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Genomes suggest parallel societies persisted through end of Neolithic

A view of the Dolmann of Oberpipp in Switzerland at the beginning of excavation. Photo by Urs Dardel/Archaeological Service of the Canton of Bern
A view of the Dolmann of Oberpipp in Switzerland at the beginning of excavation. Photo by Urs Dardel/Archaeological Service of the Canton of Bern

April 23 (UPI) -- Central Europe was marked by significant population shifts during the end of the Neolithic period, but the timing and details of new migrations and population mixing in the region aren't well understood.

To gain fresh insights into this dynamic period, researchers sequenced 96 ancient genomes recovered from burial sites in Switzerland.

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Though ancient burial sites are less abundant in Switzerland than in other parts of Europe, the country is home to a rich archaeological record -- artifacts that offer context to the genomic data scientists were able to recover and study.

By the mid-to-late Neolithic, indigenous settlements were scattered through Central Europe. Local populations settled along lake shores, inside alpine valleys and high atop mountain passes.

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By the end of the period, artifacts linked to the Corded Ware Complex cultural groups begin showing up in the archaeological record. The artifacts coincide with the estimated arrival of people migrating westward from the Pontic-Caspian steppe.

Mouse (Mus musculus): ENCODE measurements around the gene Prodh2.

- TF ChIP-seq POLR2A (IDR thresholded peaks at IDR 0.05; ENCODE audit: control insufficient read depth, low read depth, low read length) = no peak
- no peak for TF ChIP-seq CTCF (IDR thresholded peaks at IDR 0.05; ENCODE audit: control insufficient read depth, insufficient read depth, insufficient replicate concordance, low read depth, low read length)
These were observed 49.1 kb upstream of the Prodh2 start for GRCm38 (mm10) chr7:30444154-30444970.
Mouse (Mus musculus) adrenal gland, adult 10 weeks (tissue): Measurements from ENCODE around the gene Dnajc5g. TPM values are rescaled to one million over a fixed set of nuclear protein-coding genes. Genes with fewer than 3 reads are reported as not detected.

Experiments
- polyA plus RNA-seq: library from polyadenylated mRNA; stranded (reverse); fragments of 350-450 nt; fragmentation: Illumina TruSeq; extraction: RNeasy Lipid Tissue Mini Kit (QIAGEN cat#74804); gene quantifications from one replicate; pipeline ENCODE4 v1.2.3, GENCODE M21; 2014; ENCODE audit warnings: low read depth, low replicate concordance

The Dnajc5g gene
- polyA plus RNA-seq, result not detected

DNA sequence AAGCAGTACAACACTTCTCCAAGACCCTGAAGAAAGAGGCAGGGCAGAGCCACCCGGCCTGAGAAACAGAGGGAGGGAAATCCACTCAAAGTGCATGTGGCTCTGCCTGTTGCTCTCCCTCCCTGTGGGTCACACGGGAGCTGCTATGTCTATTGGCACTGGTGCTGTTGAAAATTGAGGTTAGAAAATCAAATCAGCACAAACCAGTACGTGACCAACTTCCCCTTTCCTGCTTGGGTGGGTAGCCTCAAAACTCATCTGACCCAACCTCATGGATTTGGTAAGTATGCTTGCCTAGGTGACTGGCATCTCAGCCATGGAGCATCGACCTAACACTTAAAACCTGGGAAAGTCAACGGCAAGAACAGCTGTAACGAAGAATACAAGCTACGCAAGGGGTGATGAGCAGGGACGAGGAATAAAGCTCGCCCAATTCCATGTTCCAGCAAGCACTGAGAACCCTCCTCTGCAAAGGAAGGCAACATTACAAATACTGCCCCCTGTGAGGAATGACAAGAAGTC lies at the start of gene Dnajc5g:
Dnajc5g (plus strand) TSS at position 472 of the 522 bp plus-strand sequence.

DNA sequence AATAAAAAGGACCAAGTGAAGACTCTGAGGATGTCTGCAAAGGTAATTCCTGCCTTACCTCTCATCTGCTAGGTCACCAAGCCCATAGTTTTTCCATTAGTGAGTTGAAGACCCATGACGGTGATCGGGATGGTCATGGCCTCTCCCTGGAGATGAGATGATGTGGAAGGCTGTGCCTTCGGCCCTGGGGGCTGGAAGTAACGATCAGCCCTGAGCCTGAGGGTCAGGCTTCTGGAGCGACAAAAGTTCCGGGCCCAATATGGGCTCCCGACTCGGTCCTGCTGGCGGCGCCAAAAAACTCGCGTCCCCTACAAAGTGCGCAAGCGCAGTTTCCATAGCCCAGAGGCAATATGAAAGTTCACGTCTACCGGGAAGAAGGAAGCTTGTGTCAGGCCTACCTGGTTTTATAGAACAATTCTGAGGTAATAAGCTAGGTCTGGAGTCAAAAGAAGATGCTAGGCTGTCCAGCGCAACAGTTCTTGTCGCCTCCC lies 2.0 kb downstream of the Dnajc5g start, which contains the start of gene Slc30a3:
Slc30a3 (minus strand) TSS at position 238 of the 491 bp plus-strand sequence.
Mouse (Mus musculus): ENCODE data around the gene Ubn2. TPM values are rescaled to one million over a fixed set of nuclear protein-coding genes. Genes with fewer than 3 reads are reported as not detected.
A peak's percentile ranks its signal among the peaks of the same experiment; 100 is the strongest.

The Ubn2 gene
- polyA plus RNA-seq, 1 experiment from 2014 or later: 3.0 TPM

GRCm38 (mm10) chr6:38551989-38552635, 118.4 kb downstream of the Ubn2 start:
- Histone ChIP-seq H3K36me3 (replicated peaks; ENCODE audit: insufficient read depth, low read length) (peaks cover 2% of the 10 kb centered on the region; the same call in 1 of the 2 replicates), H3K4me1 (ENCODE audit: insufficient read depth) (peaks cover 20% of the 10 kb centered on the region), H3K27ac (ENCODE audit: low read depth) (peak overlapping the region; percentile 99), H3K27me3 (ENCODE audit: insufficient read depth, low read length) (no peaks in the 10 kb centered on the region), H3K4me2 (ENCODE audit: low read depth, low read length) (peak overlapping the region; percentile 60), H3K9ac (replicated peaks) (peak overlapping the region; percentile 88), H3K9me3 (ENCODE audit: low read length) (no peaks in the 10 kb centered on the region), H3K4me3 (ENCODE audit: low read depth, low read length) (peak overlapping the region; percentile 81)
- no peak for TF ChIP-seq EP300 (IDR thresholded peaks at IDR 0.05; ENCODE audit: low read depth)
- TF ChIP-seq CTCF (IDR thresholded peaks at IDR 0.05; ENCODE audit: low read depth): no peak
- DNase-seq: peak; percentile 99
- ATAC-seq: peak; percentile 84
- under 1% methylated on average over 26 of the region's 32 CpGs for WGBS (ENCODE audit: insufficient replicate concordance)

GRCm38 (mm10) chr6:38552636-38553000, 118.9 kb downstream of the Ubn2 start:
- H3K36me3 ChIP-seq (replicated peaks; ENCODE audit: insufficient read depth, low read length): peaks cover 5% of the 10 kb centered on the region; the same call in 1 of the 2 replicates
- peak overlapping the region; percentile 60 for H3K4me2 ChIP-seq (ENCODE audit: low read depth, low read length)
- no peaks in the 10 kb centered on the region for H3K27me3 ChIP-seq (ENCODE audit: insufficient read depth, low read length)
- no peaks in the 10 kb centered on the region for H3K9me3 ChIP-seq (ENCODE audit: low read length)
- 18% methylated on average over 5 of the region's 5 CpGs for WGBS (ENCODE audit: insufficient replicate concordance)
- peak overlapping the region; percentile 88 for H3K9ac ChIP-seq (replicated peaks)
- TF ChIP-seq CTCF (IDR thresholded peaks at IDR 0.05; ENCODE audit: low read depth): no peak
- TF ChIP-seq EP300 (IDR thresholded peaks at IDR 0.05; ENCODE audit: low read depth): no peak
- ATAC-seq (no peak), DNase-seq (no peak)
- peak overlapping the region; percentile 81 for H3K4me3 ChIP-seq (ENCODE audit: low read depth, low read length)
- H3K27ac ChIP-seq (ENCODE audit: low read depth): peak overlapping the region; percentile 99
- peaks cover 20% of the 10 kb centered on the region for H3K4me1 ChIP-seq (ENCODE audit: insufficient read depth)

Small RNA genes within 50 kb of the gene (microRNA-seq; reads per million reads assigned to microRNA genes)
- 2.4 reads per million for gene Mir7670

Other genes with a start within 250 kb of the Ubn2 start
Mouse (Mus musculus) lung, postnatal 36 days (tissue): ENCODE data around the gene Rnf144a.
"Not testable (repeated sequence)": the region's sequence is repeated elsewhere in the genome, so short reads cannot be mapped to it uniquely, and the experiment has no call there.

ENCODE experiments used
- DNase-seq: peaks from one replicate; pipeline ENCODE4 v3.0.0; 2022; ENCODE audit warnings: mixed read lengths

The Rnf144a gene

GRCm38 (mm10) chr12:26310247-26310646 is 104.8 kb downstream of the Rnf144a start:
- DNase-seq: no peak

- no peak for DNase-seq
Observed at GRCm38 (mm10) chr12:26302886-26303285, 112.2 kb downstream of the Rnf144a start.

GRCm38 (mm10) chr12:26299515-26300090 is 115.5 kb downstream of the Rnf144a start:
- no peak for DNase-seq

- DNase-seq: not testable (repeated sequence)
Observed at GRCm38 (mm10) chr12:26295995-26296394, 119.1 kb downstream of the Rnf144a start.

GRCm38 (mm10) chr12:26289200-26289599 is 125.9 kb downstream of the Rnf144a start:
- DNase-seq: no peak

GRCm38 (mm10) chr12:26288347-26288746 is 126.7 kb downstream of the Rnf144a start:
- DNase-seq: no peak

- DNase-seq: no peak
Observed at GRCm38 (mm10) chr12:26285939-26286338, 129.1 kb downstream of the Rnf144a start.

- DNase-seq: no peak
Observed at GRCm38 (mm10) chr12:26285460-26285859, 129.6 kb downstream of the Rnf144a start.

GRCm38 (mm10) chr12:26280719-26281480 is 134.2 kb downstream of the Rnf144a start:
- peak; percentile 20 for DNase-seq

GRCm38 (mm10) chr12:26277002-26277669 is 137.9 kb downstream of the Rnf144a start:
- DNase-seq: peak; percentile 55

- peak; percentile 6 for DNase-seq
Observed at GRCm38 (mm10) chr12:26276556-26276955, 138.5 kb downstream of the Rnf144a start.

The new genomic analysis -- detailed this week in the journal Nature Communications -- suggests the people of the steppe first arrived around 2800 BC.

In addition to pinpointing the timing of the arrival of the earliest steppe migrants, the genomic analysis showed mixing between the indigenous settlers and the steppe migrants was very slow. Researchers found evidence that two parallel and highly genetically structured societies persisted for centuries.

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"We see in our data that there was genetic mixing, it only took quite some time until everybody carried the new component," lead study author Anja Furtwängler, a paleogeneticist at the University of Tübingen's Institute for Archeological Sciences in Germany, told UPI in an email.

Furtwängler and her colleagues found evidence that some people remained without the genetic signatures of steppe ancestry for more than 1,000 years after the first migrants arrived. The genomes recovered from the ancient Neolithic burials revealed the earliest known lactose-tolerant Europeans, dating to 2100 BC.

Both the burial and genomic data also showed that the social structure of the Neolithic settlements were predominantly patrilocal, with males staying where they were from, while females came from distant Neolithic, non-steppe populations.

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"We could not pinpoint the origin of these women without steppe ancestry," said Furtwängler. "Usually one can conduct stable isotope analysis to address such questions, but the isotopic landscape of Switzerland is so varied that there is no exact match. We can therefore also not exclude that they came from farther away. But a very likely scenario could be isolated alpine valleys."

Furtwängler and her colleagues hope to continue similar genomic analysis to better understand the movements of early populations during other important periods of human history in the region.

"One could make similar attempts to obtain a large dataset with dense temporal sampling for the transition at the beginning of the Neolithic times when agriculture appeared in the region," Furtwängler said.

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